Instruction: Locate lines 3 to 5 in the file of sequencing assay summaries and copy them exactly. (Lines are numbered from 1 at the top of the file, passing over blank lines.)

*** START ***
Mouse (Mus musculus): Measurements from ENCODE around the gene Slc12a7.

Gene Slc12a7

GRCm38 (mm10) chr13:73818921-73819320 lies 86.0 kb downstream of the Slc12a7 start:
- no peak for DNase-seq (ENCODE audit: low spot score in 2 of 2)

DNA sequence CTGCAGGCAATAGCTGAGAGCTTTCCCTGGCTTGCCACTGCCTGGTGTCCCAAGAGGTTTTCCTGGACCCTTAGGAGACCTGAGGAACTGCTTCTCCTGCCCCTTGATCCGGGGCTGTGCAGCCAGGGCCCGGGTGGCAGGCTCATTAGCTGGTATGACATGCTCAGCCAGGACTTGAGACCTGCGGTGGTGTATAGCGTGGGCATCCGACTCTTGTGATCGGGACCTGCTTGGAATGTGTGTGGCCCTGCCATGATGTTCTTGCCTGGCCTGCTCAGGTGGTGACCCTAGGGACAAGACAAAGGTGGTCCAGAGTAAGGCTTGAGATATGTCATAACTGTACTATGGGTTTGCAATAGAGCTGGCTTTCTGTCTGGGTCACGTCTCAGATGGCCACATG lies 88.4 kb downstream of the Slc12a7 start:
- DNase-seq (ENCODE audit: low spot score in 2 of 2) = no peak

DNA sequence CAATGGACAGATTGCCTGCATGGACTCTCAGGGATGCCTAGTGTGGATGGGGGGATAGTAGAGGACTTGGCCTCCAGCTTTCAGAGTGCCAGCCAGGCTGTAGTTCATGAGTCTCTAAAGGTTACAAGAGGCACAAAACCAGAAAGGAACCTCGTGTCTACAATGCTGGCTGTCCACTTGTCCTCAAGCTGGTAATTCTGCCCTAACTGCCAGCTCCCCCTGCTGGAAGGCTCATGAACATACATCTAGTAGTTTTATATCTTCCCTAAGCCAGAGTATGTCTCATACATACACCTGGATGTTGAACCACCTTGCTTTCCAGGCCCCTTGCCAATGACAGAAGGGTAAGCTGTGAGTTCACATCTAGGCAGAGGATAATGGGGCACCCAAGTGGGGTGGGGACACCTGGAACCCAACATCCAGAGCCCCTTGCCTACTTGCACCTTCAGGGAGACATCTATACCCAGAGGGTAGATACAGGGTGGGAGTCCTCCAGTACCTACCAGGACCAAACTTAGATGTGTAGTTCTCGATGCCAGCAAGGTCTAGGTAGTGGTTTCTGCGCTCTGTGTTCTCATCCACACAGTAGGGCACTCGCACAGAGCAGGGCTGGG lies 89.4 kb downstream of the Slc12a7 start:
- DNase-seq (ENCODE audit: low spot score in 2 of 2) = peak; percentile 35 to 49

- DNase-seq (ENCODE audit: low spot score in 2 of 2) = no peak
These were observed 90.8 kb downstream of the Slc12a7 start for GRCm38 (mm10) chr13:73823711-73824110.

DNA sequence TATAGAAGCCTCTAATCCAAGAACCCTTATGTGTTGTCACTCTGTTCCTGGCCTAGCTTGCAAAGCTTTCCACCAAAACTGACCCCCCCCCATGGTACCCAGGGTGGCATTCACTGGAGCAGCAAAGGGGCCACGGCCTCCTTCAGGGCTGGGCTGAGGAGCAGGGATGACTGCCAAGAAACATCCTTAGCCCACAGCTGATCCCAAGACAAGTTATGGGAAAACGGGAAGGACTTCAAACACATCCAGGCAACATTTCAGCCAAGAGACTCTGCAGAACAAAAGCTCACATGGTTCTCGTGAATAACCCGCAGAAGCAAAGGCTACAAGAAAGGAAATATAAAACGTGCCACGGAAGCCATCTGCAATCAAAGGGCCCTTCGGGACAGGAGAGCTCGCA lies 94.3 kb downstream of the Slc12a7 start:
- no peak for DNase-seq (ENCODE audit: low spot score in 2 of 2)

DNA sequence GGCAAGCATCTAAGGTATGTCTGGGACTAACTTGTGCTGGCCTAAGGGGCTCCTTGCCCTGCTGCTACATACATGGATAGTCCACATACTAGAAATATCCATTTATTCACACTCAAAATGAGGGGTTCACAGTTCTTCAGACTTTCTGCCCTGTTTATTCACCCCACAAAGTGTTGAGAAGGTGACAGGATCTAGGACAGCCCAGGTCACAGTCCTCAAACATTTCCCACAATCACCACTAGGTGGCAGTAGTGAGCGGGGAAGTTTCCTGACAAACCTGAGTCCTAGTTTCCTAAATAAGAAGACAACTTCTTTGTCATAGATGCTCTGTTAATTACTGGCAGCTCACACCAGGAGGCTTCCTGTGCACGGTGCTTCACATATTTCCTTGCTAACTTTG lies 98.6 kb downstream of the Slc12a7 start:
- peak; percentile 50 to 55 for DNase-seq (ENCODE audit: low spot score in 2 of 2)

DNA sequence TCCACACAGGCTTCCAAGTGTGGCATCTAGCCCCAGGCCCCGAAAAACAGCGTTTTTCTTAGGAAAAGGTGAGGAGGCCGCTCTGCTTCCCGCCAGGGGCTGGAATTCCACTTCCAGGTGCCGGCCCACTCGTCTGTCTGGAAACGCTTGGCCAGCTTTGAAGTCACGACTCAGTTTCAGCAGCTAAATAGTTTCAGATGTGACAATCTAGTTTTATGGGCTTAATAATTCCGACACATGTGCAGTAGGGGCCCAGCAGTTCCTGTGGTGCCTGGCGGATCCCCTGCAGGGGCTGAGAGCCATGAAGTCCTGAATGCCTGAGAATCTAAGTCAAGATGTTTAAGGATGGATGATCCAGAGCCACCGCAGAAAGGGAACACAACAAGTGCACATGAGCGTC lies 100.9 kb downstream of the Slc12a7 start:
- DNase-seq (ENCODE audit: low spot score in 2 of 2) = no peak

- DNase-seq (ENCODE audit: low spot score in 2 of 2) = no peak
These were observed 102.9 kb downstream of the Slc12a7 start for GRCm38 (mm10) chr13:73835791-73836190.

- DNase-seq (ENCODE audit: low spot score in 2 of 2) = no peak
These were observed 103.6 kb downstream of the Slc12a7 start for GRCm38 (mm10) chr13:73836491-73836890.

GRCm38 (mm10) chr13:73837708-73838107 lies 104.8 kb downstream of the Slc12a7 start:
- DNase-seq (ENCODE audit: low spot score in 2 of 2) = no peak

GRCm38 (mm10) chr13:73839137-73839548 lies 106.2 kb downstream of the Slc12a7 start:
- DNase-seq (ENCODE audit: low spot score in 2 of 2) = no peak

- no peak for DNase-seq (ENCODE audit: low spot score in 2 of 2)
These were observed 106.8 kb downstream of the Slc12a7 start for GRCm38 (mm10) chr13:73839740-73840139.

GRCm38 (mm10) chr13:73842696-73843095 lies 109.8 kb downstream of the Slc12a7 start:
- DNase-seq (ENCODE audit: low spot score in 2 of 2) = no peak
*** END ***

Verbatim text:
GRCm38 (mm10) chr13:73818921-73819320 lies 86.0 kb downstream of the Slc12a7 start:
- no peak for DNase-seq (ENCODE audit: low spot score in 2 of 2)

DNA sequence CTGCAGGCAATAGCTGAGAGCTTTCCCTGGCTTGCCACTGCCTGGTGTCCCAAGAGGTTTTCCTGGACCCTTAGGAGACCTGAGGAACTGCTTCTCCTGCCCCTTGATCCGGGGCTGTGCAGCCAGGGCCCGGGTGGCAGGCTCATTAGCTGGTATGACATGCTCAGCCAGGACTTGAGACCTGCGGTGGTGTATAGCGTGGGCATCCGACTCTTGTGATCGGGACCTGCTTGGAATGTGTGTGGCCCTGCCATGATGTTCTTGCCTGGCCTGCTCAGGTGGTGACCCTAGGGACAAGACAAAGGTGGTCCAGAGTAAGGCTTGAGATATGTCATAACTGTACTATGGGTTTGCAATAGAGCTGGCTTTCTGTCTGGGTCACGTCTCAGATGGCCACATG lies 88.4 kb downstream of the Slc12a7 start: